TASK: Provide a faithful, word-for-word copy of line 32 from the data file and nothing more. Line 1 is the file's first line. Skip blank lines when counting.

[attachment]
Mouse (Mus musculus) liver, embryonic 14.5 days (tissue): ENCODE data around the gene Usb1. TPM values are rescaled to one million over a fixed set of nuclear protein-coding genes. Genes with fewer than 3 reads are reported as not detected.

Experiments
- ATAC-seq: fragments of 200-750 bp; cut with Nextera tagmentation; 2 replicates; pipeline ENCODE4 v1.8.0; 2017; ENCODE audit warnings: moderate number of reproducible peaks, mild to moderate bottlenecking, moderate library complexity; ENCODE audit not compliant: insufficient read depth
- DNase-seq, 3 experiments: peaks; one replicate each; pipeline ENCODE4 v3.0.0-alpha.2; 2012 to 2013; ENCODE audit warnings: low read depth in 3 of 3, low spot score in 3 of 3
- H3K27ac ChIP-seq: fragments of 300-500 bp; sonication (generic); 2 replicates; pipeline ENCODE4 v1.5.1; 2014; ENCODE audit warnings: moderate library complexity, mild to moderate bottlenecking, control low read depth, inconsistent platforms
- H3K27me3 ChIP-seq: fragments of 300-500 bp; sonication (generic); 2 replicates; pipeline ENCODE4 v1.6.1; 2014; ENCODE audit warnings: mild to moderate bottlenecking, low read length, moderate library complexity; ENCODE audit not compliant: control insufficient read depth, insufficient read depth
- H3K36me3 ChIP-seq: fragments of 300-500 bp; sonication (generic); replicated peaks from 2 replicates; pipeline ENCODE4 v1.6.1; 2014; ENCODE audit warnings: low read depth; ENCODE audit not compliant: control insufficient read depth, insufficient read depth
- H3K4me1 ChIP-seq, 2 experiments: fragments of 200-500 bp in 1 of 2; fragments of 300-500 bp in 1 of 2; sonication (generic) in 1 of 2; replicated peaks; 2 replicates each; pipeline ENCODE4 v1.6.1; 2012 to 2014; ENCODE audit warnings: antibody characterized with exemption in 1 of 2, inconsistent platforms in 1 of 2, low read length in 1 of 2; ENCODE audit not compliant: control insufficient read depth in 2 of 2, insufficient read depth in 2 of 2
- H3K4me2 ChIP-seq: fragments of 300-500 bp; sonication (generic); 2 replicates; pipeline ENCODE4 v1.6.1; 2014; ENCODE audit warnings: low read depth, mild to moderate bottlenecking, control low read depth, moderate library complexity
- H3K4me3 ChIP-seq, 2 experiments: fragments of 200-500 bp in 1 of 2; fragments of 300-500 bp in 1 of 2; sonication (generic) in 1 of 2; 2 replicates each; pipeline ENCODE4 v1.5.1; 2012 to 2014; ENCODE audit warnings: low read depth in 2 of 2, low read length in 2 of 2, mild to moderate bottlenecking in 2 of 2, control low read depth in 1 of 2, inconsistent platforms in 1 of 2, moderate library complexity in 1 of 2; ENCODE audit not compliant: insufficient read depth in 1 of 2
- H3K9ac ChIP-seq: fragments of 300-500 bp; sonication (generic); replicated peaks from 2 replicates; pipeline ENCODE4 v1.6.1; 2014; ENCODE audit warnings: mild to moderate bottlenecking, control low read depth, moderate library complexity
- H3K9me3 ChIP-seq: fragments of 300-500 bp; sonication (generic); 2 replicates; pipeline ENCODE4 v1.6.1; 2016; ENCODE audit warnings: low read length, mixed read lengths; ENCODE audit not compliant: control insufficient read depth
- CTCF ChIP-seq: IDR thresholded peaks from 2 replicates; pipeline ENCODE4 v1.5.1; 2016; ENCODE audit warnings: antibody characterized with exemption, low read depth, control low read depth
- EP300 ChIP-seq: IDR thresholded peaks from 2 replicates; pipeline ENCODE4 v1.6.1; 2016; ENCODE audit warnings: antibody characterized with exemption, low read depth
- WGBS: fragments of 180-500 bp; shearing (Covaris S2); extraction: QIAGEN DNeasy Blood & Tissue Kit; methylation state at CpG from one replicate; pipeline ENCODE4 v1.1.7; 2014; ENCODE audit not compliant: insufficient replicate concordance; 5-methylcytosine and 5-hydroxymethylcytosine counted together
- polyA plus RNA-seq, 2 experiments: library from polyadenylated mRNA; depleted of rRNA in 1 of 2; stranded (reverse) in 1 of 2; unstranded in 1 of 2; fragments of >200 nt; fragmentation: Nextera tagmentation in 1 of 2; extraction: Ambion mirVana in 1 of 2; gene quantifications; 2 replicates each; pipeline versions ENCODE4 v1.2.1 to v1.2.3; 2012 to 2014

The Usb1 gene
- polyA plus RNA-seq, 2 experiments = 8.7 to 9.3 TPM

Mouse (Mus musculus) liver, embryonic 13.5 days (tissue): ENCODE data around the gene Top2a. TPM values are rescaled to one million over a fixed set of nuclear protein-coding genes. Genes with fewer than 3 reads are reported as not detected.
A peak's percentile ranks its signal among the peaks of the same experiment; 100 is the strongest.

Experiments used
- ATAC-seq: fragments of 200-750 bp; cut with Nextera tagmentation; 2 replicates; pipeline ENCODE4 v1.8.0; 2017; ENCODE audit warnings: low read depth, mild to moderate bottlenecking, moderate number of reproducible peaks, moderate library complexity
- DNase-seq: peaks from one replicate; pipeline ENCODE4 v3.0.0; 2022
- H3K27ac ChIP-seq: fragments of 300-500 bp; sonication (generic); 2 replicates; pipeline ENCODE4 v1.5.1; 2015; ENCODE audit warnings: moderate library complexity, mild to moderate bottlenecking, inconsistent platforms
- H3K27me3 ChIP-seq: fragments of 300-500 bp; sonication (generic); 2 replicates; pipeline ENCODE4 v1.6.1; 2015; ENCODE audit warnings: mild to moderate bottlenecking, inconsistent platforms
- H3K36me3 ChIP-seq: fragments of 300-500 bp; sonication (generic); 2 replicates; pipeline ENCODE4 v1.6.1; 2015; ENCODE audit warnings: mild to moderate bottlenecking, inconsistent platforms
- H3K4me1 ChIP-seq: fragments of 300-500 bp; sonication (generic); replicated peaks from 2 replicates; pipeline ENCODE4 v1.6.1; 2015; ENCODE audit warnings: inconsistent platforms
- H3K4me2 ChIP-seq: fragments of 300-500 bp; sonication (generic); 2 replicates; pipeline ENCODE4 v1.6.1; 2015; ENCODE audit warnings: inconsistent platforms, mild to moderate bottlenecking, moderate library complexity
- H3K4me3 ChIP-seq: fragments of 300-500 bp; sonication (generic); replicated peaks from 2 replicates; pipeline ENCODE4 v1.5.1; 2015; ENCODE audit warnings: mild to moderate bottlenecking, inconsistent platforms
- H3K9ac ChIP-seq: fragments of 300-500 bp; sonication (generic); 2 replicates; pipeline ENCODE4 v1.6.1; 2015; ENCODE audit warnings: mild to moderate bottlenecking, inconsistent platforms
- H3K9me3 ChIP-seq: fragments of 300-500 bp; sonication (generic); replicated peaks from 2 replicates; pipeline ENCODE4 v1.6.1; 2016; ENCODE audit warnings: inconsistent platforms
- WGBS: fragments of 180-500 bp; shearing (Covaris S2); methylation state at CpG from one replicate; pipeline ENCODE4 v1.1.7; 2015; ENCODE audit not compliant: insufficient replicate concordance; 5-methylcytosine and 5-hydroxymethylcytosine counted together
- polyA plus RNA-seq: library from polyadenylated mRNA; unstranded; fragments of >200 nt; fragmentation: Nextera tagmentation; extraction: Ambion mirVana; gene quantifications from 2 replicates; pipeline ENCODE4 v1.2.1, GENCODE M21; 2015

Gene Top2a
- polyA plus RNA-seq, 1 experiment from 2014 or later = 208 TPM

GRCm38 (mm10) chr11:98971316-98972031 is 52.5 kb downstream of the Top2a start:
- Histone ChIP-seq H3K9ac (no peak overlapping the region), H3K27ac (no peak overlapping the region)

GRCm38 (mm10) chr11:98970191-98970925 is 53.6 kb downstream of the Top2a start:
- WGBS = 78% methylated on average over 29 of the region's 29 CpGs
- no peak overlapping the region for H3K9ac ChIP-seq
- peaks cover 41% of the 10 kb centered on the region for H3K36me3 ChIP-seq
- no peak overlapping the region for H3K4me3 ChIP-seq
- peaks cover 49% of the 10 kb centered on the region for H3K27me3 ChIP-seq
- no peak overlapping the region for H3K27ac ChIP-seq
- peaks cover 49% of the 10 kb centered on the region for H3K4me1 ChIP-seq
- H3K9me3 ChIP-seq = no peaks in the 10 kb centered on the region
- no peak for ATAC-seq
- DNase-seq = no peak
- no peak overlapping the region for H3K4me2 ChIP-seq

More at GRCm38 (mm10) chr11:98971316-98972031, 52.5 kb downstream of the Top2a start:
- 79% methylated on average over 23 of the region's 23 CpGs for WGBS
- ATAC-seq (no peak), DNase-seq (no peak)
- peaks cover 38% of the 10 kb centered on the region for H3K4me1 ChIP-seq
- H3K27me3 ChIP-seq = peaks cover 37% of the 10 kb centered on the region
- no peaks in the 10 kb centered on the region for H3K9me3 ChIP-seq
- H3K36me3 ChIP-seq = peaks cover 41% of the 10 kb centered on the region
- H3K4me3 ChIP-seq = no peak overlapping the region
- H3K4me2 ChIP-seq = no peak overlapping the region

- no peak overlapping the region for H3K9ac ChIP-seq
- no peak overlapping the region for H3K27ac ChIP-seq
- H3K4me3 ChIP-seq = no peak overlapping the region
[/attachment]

- WGBS: fragments of 180-500 bp; shearing (Covaris S2); methylation state at CpG from one replicate; pipeline ENCODE4 v1.1.7; 2015; ENCODE audit not compliant: insufficient replicate concordance; 5-methylcytosine and 5-hydroxymethylcytosine counted together